On the lake side of this grand boulevard will be the proposed Automotive Building to house all motor industries, from cars and trucks to the smallest accessories.

Opposite it, on the north side of the great entrance will be the Electric and Engineering building.

And surmounting this building will be one of the features of the whole Exhibition, the Hydro Tower, just one base of glorious light day and night. The tower will be one hundred and eighty feet high, built in delicate yet massive proportions, studded with myriad electric lamps of great power, with reflectors and mirrors and moving patterns, leaping up in the sky to bear witness to Canada’s power development.

These easterly expansions are the next steps in the fifty-year march the Exhibition has set itself. The board has had advice in its plan from the city departments from the harbor experts, from the Hydro officers, from every authority Interested in the Exhibition.

The Automotive Building will be of the greatest popular interest, because at present the Automobile industry is split is several places on the grounds, cars in one place trucks and accessories in another. The new building will house perhaps the finest automobile show in the world.

The building itself, of the greatest beauty, will be 476 by 386 feet in ground dimensions. It will have 51,584 square feet of space for autos, 30,024 square feet for trucks, and 18,110 for accessories. Its interior design will be suited to the display of such beautiful and substantial things as cars. Here the whole motor-mad world can congregate.

The Electric and Engineering building, surmounted by the flaming tower, will have unique features. For example, in the electric display areas, there will be no daylight. No windows will admit the feeble light of day to tamper with the exhibits of electrical devices and appliances. There will be whole departments given over to the “Electric Home,” where the use of power will be demonstrated in model kitchens and laundries and living quarters. Attached to the building will be a restaurant operated by electricity.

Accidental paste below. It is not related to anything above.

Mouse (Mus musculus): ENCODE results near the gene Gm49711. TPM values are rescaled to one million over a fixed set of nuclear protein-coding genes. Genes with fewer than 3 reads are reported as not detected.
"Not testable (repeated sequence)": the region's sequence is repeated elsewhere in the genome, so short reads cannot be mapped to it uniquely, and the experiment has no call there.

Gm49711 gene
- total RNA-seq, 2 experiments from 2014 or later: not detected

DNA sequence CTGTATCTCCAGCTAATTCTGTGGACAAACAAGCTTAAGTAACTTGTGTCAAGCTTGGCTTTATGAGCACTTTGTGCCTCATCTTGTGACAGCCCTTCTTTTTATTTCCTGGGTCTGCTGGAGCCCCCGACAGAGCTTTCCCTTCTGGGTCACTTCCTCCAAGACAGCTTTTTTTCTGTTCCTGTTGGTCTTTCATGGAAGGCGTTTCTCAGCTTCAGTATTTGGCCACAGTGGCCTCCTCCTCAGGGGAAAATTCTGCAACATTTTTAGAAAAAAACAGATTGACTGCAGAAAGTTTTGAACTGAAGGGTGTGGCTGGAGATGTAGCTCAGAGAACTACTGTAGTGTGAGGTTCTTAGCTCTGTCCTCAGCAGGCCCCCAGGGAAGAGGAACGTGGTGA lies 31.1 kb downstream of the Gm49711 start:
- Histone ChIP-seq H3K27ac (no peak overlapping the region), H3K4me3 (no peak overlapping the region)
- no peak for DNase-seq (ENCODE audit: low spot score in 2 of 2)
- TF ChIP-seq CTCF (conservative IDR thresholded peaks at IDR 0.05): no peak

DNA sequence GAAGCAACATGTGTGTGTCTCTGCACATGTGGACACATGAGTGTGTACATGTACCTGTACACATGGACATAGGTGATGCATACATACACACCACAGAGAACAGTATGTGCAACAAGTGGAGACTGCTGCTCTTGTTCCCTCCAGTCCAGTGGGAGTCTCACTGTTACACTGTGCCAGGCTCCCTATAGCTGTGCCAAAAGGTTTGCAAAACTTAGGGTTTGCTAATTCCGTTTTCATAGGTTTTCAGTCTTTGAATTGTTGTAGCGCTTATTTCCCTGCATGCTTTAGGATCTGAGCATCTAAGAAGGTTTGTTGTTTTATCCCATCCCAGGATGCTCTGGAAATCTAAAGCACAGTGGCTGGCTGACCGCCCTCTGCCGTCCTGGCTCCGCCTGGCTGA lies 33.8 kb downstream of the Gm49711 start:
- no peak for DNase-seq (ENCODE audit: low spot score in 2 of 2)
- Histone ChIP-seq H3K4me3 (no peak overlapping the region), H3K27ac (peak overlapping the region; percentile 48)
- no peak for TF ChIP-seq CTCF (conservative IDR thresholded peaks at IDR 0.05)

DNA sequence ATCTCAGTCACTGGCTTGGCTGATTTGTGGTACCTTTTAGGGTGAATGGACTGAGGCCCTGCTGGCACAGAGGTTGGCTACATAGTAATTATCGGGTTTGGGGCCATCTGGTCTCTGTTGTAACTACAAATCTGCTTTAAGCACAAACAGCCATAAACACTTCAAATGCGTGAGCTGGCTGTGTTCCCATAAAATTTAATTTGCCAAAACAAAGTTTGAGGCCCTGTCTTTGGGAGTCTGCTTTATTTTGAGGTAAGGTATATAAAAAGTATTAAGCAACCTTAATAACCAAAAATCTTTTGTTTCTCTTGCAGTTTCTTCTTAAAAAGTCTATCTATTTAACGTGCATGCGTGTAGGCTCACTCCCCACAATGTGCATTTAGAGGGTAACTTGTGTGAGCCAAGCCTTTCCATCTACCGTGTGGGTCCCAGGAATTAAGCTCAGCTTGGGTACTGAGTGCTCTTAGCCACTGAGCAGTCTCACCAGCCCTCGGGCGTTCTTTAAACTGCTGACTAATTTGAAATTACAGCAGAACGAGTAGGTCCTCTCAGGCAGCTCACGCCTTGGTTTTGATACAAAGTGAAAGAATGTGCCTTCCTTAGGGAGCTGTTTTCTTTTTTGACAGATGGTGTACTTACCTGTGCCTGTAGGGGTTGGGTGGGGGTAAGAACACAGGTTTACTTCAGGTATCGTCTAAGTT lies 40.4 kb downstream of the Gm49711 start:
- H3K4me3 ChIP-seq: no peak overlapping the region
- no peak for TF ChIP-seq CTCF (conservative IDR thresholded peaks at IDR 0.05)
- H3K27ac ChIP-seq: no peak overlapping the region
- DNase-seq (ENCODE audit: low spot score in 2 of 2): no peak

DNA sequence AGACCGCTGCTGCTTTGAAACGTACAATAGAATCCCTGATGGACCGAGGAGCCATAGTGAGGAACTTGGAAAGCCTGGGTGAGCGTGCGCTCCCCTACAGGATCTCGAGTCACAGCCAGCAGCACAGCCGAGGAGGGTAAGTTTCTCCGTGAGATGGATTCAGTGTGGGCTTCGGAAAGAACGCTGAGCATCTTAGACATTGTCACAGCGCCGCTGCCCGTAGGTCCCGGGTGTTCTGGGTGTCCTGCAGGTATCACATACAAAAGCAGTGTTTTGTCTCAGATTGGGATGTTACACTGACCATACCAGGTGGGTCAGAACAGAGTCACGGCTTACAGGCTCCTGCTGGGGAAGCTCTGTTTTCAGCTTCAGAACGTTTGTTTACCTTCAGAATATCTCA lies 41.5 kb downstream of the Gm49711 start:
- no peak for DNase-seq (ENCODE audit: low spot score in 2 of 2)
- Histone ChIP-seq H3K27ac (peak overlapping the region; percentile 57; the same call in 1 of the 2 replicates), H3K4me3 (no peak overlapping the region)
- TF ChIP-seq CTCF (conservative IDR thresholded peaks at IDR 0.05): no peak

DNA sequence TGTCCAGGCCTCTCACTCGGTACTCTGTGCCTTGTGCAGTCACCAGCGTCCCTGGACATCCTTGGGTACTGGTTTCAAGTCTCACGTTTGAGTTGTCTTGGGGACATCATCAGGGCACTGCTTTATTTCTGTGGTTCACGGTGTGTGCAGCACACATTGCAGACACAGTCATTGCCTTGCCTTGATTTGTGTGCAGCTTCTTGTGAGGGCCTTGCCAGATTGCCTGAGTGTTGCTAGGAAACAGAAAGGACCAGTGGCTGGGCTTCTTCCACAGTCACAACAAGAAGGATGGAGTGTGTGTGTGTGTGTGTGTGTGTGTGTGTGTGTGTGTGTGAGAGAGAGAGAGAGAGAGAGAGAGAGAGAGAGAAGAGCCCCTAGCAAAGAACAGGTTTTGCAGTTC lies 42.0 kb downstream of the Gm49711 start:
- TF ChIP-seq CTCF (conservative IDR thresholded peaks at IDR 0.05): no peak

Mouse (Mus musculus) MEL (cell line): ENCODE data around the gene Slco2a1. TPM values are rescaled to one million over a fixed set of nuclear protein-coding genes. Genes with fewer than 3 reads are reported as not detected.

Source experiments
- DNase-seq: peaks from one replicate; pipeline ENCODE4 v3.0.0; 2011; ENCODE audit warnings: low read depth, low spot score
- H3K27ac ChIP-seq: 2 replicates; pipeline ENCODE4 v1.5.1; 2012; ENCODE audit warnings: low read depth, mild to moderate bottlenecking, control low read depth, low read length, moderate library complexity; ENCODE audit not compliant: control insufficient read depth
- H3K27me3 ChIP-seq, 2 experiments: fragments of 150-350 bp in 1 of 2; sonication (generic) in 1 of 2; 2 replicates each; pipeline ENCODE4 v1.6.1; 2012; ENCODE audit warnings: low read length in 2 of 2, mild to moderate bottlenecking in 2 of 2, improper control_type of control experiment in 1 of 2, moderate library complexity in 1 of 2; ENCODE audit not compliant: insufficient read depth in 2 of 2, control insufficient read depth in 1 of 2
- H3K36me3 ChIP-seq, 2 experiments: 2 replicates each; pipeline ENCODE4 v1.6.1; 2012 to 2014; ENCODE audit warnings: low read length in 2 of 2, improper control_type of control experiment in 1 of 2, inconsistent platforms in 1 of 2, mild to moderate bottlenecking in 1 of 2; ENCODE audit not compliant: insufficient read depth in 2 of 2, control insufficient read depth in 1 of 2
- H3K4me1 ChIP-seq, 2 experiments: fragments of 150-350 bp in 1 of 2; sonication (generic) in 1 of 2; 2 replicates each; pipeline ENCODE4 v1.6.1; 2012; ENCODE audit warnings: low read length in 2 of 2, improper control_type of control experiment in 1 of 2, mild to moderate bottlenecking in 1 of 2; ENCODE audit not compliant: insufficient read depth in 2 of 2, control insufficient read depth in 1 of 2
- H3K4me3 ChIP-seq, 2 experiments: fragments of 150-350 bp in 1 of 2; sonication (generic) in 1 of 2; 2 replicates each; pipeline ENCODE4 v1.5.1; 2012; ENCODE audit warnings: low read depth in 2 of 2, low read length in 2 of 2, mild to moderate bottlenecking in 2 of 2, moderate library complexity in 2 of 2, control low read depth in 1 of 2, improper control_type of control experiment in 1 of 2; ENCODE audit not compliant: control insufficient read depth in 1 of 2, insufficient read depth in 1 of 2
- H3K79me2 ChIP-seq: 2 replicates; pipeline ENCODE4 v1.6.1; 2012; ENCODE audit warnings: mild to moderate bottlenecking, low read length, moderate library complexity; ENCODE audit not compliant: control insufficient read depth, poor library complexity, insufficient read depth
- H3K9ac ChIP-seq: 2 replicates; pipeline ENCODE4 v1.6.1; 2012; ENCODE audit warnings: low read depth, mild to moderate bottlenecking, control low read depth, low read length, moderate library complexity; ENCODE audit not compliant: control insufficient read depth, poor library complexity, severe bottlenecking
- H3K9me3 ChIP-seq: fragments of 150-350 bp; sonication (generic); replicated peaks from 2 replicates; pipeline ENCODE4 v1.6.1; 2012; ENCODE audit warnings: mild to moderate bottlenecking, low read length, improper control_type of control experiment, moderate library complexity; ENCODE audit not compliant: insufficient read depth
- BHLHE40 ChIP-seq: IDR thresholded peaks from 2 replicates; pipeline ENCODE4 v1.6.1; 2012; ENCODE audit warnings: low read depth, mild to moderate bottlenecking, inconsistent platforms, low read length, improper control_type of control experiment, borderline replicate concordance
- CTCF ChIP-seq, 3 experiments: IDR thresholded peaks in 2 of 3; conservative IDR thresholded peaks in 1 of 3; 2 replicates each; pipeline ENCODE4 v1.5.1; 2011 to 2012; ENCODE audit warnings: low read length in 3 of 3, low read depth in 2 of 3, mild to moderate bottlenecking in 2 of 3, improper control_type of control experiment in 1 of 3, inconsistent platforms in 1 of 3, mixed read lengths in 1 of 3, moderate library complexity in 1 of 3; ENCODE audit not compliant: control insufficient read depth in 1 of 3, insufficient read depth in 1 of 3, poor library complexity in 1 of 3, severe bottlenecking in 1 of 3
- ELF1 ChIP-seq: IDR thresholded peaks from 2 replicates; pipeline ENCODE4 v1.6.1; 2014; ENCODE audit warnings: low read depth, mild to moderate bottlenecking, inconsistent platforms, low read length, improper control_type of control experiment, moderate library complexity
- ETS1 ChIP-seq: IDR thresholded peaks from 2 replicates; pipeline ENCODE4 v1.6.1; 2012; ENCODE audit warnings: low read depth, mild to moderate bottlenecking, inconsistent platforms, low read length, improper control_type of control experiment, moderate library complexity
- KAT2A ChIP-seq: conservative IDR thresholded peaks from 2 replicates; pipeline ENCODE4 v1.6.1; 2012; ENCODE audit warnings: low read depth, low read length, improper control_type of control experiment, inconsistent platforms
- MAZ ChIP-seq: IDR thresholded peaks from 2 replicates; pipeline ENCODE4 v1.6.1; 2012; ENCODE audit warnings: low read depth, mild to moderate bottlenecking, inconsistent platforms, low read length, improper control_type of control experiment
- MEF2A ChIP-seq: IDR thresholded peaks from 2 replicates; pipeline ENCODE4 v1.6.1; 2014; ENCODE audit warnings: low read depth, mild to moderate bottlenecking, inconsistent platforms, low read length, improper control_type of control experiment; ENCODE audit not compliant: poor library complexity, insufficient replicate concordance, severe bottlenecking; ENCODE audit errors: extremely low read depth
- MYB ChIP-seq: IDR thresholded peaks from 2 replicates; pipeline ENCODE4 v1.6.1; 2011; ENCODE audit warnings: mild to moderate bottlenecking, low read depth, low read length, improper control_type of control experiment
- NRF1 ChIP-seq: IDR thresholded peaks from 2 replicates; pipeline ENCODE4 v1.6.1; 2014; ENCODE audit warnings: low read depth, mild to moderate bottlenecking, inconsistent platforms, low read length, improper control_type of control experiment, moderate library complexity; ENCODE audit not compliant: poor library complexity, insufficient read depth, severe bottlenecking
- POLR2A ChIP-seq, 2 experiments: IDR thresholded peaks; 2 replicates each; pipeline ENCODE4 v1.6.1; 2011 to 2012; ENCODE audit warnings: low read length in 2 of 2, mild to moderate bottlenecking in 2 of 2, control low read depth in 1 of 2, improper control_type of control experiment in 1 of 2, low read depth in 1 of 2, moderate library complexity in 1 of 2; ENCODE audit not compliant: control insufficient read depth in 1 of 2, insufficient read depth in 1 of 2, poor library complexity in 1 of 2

In the past, the Exhibition buildings have been built with perhaps just the least little emphasis on utility rather than on beauty and the festival spirit.

These new buildings, the entire plan as a whole, are conceived with special emphasis on the festival spirit. Utility is the first consideration. Beauty and the gala allure then superimposed with a cunning and hearty hand.

The use of white and light stone, grey and red, will dominate the finished product of the toil of these men behind the Exhibition.

This year’s Ex will be gala and gay and blazing enough. But it isn’t the final effort of the Exhibition.

They are looking not one year, but fifty years ahead.

Yet even now there is nothing like in all the world.

Editor’s Notes: This article by Greg and illustrated by Jim is in lead up to the Canadian National Exhibition, which was as very big deal in Toronto in their time. Both news stories and Jim’s comics emphasized this importance over the years.

The buildings that were already constructed in 1922 as mentioned in the article were the Pure Food Building (demolished in 1953 for the current Food Building) and the Coliseum.

The Eastern gates were not completed until 1927, and became the Princes’ Gates. The Automotive Building was not built until 1929. The Electric and Engineering building was built in 1928, but was demolished in 1972. The Hydro Tower proposed was never built.